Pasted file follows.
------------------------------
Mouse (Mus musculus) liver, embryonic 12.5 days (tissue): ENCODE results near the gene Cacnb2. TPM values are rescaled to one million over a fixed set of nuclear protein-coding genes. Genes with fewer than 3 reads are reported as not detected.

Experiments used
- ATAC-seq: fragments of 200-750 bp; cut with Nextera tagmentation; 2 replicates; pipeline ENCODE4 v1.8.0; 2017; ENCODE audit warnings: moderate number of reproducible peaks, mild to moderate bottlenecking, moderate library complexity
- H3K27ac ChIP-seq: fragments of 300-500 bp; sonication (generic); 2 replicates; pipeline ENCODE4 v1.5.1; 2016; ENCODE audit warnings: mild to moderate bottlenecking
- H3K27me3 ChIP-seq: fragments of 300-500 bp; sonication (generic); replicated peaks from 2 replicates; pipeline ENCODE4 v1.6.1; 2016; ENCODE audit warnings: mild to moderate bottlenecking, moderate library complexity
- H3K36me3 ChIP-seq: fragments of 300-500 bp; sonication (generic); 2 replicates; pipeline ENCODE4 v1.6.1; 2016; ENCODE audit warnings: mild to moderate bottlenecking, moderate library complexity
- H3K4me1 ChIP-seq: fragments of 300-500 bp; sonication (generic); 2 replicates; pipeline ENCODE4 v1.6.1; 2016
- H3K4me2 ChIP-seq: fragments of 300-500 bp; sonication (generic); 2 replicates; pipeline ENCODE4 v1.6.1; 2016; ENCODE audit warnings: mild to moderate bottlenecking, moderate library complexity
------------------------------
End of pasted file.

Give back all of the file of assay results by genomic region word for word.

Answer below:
Mouse (Mus musculus) liver, embryonic 12.5 days (tissue): ENCODE results near the gene Cacnb2. TPM values are rescaled to one million over a fixed set of nuclear protein-coding genes. Genes with fewer than 3 reads are reported as not detected.

Experiments used
- ATAC-seq: fragments of 200-750 bp; cut with Nextera tagmentation; 2 replicates; pipeline ENCODE4 v1.8.0; 2017; ENCODE audit warnings: moderate number of reproducible peaks, mild to moderate bottlenecking, moderate library complexity
- H3K27ac ChIP-seq: fragments of 300-500 bp; sonication (generic); 2 replicates; pipeline ENCODE4 v1.5.1; 2016; ENCODE audit warnings: mild to moderate bottlenecking
- H3K27me3 ChIP-seq: fragments of 300-500 bp; sonication (generic); replicated peaks from 2 replicates; pipeline ENCODE4 v1.6.1; 2016; ENCODE audit warnings: mild to moderate bottlenecking, moderate library complexity
- H3K36me3 ChIP-seq: fragments of 300-500 bp; sonication (generic); 2 replicates; pipeline ENCODE4 v1.6.1; 2016; ENCODE audit warnings: mild to moderate bottlenecking, moderate library complexity
- H3K4me1 ChIP-seq: fragments of 300-500 bp; sonication (generic); 2 replicates; pipeline ENCODE4 v1.6.1; 2016
- H3K4me2 ChIP-seq: fragments of 300-500 bp; sonication (generic); 2 replicates; pipeline ENCODE4 v1.6.1; 2016; ENCODE audit warnings: mild to moderate bottlenecking, moderate library complexity